Fake Banbridge barrister claimed he could bribe judge
A man who posed as a barrister to defraud a woman seeking legal advice about the death of her mother has been jailed for eight months.
Christopher McDonnell (34) initially took £590 off the woman and told her he was going to use it to bribe a judge.
After being told McDonnell was a qualified barrister, the woman sought advice about possible medical negligence following the death of her mother in December 2014.
During yesterday's sentencing, Judge Patricia Smyth said the woman had "lost her trust in people".
Belfast Crown Court heard McDonnell, from Limewood in Banbridge, first met the woman after he rented an office in a church in Carrickfergus, which he then turned into a gym.
His offending began at a time when he was trying to keep the business afloat.
The woman met McDonnell via a friend, and a month later, when they met again, McDonnell "listened to her story" about her mother's death.
A Crown prosecutor said McDonnell told the woman he was a barrister and worked on behalf of the English Chambers in Northern Ireland.
In March 2016, the woman handed McDonnell differing sums of money. He claimed after one payment that the money she gave him was going to be used to bribe a judge.
McDonnell told the woman he was taking her case to a court in England - but by September 2016 she had concerns that things were not quite right.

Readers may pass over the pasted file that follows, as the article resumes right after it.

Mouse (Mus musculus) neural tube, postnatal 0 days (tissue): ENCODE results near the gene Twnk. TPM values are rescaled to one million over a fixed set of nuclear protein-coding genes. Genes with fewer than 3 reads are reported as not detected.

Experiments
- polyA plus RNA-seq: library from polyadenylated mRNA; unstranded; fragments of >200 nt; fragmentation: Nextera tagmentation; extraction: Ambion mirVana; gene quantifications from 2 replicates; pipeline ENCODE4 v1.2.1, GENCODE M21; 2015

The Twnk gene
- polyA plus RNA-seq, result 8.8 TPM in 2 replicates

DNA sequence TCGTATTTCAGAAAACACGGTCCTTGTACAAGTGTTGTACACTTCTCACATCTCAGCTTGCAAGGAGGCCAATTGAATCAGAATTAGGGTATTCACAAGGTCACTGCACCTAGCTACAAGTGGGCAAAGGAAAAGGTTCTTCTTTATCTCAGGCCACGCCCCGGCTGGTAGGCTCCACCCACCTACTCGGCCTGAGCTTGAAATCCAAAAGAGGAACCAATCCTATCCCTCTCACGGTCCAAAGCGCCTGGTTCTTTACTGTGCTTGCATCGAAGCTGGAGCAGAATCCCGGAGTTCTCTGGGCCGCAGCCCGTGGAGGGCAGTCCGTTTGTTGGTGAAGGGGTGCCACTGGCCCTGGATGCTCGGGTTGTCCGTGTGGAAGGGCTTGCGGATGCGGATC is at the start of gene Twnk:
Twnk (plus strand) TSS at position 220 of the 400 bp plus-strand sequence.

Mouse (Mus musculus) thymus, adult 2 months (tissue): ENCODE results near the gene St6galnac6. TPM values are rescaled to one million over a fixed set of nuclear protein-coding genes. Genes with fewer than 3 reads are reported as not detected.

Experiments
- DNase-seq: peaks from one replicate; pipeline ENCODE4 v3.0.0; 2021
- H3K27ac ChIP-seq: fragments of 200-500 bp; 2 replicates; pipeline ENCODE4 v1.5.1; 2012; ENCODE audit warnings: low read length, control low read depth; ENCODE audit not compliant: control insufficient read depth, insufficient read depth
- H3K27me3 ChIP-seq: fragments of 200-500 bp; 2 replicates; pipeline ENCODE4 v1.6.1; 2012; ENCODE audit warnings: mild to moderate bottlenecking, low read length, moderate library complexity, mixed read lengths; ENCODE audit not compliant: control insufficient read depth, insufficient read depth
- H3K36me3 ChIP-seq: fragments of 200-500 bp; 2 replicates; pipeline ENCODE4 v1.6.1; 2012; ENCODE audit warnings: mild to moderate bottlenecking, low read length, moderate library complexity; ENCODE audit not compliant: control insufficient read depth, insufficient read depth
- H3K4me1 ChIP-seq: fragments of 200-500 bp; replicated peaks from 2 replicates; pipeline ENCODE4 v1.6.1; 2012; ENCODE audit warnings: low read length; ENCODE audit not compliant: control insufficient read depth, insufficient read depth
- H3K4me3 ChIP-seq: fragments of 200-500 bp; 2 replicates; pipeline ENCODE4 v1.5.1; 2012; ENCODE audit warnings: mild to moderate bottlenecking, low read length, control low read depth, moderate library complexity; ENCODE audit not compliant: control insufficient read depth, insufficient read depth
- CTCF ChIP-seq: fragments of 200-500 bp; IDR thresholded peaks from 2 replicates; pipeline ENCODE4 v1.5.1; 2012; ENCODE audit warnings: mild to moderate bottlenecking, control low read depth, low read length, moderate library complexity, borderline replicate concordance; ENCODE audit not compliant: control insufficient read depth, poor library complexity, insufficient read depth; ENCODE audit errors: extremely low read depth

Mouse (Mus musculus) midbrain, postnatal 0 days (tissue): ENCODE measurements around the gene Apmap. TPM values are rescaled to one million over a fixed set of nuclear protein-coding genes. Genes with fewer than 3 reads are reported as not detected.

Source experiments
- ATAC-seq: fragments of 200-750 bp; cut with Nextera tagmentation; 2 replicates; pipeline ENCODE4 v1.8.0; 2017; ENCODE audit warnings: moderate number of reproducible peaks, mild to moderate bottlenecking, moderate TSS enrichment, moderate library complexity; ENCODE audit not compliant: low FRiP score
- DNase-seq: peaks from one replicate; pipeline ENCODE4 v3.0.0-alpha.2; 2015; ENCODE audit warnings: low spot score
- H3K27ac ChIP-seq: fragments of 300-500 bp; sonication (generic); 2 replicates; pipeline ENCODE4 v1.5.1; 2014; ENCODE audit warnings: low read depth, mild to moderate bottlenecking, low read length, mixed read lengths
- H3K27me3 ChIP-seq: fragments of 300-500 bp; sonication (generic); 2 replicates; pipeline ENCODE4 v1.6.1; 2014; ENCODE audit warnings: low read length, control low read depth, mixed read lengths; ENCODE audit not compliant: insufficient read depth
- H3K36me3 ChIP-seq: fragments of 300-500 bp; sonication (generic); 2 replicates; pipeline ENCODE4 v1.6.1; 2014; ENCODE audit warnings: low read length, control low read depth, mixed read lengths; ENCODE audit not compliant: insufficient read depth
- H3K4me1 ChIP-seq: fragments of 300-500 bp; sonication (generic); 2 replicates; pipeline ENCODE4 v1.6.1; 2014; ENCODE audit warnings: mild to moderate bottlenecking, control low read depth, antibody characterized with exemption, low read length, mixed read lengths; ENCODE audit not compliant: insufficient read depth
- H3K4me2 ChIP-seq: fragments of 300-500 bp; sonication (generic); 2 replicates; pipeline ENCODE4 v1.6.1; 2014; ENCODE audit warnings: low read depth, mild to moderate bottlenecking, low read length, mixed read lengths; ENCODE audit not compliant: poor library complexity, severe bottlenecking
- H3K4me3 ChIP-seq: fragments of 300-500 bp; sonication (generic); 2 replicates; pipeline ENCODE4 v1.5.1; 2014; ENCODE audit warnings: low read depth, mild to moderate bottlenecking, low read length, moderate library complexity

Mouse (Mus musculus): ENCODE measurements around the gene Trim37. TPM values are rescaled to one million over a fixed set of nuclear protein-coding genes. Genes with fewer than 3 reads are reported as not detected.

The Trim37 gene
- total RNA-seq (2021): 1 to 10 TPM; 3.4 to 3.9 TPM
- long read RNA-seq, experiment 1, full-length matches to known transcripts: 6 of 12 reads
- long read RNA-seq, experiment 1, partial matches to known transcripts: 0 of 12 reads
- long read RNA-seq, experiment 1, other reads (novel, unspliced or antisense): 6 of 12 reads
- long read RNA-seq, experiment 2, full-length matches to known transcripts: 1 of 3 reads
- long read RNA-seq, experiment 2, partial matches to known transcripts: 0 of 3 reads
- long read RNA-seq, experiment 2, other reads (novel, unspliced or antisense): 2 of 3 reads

The prosecutor said as part of the scam, McDonnell forged a letter addressed to her from a recognised law firm. He also manipulated legal and other documents he then showed to the woman - but were branded "gobbledygook" by the prosecutor.
McDonnell's offending emerged after the woman became so concerned about the progress of her case that she contacted Chambers in London, only to be told McDonnell was not on their list of approved barristers.
She also contacted the firm of solicitors named in the letter sent to her, and was informed they had never heard of McDonnell or her case. She was advised at this point by the law firm to contact police, which she did.
The total amount the woman handed to McDonnell was £2,590. She will receive £1,000 by way of compensation paid by McDonnell.
When an investigation was launched, it emerged that McDonnell had defrauded a second woman. She told police she met him at church, that he ran a gym and he told her he was a qualified barrister.
The prosecutor said McDonnell's offending was "not spontaneous", but instead was "pre-meditated, intended deception".
He pleaded guilty to four counts of fraud by false representation, two counts of theft and two charges of forgery.
Defence barrister Joel Lindsay said it was accepted these were "very nasty offences", telling Judge Smyth: "He knew the pendulum would only swing so far before it came round and caught him."
Mr Lindsay said McDonnell was "robbing Peter to pay Paul" after he came under financial pressure linked to the gym he opened at the church.
Sending McDonnell to prison, Judge Smyth said she accepted the offences were committed against a backdrop of his own marital difficulties and "mounting debts".
The judge told McDonnell he will spend eight months in prison, followed by eight months in licence.